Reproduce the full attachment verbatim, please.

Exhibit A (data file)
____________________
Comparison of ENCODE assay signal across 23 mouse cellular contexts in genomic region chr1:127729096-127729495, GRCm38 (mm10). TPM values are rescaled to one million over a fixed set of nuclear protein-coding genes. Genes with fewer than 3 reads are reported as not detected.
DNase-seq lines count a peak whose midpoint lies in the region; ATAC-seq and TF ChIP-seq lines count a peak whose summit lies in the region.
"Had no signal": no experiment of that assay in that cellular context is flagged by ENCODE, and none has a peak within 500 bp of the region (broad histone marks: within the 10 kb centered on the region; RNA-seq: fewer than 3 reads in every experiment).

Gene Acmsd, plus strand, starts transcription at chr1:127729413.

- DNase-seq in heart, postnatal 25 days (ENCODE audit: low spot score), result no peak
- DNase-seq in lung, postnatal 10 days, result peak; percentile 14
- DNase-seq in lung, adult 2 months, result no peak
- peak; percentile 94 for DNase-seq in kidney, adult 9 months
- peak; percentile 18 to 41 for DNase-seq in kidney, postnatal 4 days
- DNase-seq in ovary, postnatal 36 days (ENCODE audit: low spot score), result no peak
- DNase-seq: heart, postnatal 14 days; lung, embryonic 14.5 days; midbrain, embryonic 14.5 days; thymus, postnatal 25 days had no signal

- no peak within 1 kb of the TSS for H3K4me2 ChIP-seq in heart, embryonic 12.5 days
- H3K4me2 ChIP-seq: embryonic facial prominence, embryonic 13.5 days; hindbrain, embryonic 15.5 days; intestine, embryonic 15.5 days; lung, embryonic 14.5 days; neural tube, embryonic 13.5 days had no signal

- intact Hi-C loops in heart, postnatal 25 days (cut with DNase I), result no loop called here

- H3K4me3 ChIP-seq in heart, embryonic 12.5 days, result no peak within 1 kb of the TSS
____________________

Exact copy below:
Comparison of ENCODE assay signal across 23 mouse cellular contexts in genomic region chr1:127729096-127729495, GRCm38 (mm10). TPM values are rescaled to one million over a fixed set of nuclear protein-coding genes. Genes with fewer than 3 reads are reported as not detected.
DNase-seq lines count a peak whose midpoint lies in the region; ATAC-seq and TF ChIP-seq lines count a peak whose summit lies in the region.
"Had no signal": no experiment of that assay in that cellular context is flagged by ENCODE, and none has a peak within 500 bp of the region (broad histone marks: within the 10 kb centered on the region; RNA-seq: fewer than 3 reads in every experiment).

Gene Acmsd, plus strand, starts transcription at chr1:127729413.

- DNase-seq in heart, postnatal 25 days (ENCODE audit: low spot score), result no peak
- DNase-seq in lung, postnatal 10 days, result peak; percentile 14
- DNase-seq in lung, adult 2 months, result no peak
- peak; percentile 94 for DNase-seq in kidney, adult 9 months
- peak; percentile 18 to 41 for DNase-seq in kidney, postnatal 4 days
- DNase-seq in ovary, postnatal 36 days (ENCODE audit: low spot score), result no peak
- DNase-seq: heart, postnatal 14 days; lung, embryonic 14.5 days; midbrain, embryonic 14.5 days; thymus, postnatal 25 days had no signal

- no peak within 1 kb of the TSS for H3K4me2 ChIP-seq in heart, embryonic 12.5 days
- H3K4me2 ChIP-seq: embryonic facial prominence, embryonic 13.5 days; hindbrain, embryonic 15.5 days; intestine, embryonic 15.5 days; lung, embryonic 14.5 days; neural tube, embryonic 13.5 days had no signal

- intact Hi-C loops in heart, postnatal 25 days (cut with DNase I), result no loop called here

- H3K4me3 ChIP-seq in heart, embryonic 12.5 days, result no peak within 1 kb of the TSS